Britains Big Gamble


By Justin Keay

The UK government’s savage spending cuts and deep austerity measures have been touted as a model recovery strategy for stumbling Western economies. Faltering growth is raising questions over the strategy’s validity.


Countries almost everywhere are struggling to get deficits under control, but few are having as tough a time as the UK. The controversial austerity package launched last year by the coalition government—comprising major spending cuts and some tax hikes—was bound to have a powerful impact on a country that had overindulged for years on cheap credit. The medicine is bitter, aimed at dramatically shrinking government as well as persuading bond markets that the UK is serious in tackling its deficit and foreign debt. Unprecedented 25% cuts in central government department budgets and deep cuts to local services including schools, road maintenance and even speed cameras, coupled with a rise in VAT—the UK’s sales tax—from 17.5% to 20% are affecting society at almost every level.

Until recently, things were going well. Markets have been impressed by the resoluteness displayed by chancellor of the exchequer George Osborne (pictured above.) A majority of Britons seem resigned to the need for austerity and a smaller state. But the shock announcement that the economy had contracted by 0.5% in the fourth quarter of 2010—instead of growing by 0.5%, as most analysts had expected—has cast new doubt over the strategy. Even without the impact of the worst winter weather for decades, the economy would probably have registered no growth at all, and this is before the main cuts and the rise in VAT take effect. There has been bad news on the inflation front too, with rising commodity, food and fuel prices all suggesting the UK will face an annual inflation rate of 5%. Meanwhile, doubts remain about the continued effectiveness of near-zero interest rates, with banks remaining ultra-cautious about lending to businesses and would-be homeowners.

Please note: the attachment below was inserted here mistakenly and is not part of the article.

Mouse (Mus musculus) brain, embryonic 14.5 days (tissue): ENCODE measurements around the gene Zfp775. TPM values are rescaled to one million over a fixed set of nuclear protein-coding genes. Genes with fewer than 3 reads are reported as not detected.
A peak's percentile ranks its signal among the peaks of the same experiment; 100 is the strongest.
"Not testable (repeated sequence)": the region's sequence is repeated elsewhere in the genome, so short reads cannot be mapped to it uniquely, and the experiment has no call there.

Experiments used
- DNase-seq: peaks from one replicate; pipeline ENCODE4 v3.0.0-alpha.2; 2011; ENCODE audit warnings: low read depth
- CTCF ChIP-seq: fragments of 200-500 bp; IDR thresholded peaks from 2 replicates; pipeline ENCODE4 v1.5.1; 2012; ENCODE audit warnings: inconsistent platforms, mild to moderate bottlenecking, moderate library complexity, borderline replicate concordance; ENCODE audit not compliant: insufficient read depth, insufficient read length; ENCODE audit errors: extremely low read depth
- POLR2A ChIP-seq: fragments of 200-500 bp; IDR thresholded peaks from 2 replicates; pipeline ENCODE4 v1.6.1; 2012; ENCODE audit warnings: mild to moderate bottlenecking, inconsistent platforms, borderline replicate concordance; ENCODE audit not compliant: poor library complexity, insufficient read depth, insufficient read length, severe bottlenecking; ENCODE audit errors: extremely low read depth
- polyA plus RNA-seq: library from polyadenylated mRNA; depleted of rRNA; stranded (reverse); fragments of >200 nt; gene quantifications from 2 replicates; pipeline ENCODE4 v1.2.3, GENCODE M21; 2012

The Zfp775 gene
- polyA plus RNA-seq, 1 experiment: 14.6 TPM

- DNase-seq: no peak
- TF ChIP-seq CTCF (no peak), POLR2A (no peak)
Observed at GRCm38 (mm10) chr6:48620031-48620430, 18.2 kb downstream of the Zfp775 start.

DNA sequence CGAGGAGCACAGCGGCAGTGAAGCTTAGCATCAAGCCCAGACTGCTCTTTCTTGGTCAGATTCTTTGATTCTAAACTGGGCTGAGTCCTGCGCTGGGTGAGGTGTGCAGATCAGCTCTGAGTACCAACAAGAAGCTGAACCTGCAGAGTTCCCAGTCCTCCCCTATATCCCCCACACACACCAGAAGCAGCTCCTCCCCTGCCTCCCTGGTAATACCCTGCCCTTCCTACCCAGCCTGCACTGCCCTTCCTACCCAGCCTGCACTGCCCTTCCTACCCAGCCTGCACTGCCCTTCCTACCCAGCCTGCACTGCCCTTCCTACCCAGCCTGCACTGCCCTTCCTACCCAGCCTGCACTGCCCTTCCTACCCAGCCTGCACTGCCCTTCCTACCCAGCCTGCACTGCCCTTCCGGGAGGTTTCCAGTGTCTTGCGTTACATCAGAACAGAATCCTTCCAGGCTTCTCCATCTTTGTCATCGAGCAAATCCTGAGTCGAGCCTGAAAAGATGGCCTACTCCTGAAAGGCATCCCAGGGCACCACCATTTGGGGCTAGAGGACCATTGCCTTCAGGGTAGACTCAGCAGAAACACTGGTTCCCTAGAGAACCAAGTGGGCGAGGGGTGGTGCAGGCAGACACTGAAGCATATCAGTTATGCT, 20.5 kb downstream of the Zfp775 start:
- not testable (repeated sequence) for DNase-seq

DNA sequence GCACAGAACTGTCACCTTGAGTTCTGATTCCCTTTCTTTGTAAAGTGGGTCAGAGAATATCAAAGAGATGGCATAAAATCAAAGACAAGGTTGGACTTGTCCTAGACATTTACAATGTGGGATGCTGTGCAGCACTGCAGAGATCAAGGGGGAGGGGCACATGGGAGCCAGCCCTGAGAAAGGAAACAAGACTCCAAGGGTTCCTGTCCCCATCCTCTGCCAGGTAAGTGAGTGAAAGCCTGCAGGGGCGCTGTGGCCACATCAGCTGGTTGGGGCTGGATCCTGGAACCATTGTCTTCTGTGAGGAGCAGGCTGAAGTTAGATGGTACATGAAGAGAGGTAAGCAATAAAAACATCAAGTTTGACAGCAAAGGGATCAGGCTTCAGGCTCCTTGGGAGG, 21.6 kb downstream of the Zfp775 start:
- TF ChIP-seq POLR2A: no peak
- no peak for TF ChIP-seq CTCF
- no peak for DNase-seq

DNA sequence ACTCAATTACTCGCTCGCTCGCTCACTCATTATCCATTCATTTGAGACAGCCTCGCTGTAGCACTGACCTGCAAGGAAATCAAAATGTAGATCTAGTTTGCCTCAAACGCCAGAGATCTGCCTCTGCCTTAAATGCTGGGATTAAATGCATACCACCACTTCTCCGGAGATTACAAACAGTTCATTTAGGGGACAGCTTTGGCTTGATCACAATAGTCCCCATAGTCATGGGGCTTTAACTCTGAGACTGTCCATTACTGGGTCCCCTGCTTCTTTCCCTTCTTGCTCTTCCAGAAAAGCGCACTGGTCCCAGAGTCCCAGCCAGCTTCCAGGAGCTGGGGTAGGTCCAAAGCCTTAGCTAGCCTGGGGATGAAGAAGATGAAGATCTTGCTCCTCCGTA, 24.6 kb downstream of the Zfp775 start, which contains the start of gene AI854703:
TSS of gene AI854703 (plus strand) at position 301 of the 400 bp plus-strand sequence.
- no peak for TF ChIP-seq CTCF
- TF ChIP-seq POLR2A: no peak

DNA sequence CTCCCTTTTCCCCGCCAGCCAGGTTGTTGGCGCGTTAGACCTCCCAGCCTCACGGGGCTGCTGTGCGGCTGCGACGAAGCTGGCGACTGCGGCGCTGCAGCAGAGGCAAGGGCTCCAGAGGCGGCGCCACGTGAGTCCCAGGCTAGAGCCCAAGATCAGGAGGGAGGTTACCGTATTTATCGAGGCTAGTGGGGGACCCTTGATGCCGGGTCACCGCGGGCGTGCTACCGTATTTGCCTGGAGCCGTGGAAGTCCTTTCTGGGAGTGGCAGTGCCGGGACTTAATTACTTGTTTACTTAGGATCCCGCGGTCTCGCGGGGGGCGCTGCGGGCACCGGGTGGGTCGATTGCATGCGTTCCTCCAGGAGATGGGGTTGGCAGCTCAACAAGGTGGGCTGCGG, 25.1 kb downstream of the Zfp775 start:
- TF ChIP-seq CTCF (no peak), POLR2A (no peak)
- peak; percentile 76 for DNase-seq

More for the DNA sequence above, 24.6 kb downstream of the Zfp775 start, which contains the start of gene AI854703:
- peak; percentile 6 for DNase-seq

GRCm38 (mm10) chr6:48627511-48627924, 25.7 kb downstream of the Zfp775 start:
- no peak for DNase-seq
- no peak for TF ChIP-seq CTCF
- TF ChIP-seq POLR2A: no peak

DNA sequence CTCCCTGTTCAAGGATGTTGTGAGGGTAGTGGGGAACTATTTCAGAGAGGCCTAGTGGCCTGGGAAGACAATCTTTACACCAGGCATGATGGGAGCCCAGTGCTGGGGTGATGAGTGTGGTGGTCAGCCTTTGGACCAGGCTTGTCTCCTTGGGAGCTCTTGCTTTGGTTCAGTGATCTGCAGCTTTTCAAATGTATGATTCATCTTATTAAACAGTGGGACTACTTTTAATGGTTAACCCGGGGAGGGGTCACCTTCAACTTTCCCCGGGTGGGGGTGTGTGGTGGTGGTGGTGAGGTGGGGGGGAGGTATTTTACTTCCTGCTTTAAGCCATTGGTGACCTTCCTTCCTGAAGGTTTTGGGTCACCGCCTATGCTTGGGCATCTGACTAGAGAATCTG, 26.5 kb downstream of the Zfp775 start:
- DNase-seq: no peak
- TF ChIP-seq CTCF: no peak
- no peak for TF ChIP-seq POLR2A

Although the government has been advised by the Institute for Fiscal Studies to have a Plan B in case 2011 growth drops below the officially anticipated 2.7%—which would imperil its deficit reduction strategy—in the current climate most observers agree Britain doesn’t have much of an alternative. Bob McKie, market strategist for Independent Strategy, a London-based consultancy, says a more gradual pace of spending cuts would not only upset markets but undermine Britain’s future growth prospects. “If they go slower in reducing the deficit from its current 8% to the planned 3% in 2015, the result will be slower growth in the future—at best around 2% per annum instead of 2.5% or more,” he argues.

On the bright side, January’s figures for manufacturing and services are encouraging: Growth for the first quarter of 2011 could be around 0.5%, and full year around 2%, which is below government forecasts but in line with IMF estimates. “The UK is recovering but at a lackluster pace, much slower than countries like the US which have kept the fiscal gates open,” McKie says.


At least the UK can be thankful it isn’t Ireland. The former Celtic Tiger famously lost its roar with the collapse of its property markets and the near-collapse of its banking system. January saw the outgoing Fianna Fáil government pass a tough austerity package after signing agreements with the EU and several international monetary bodies, only to see Standard & Poor’s cut its sovereign debt rating from A to A-. The agency said the decline in credit-worthiness of the Irish banking system over the past three years had been “one of the most severe we have observed in a major developed economy for many years.”

Many questions remain, not least whether the Irish can pay back the €85 billion bailout agreed to last November and whether the new government will stick to what has been agreed upon with international creditors.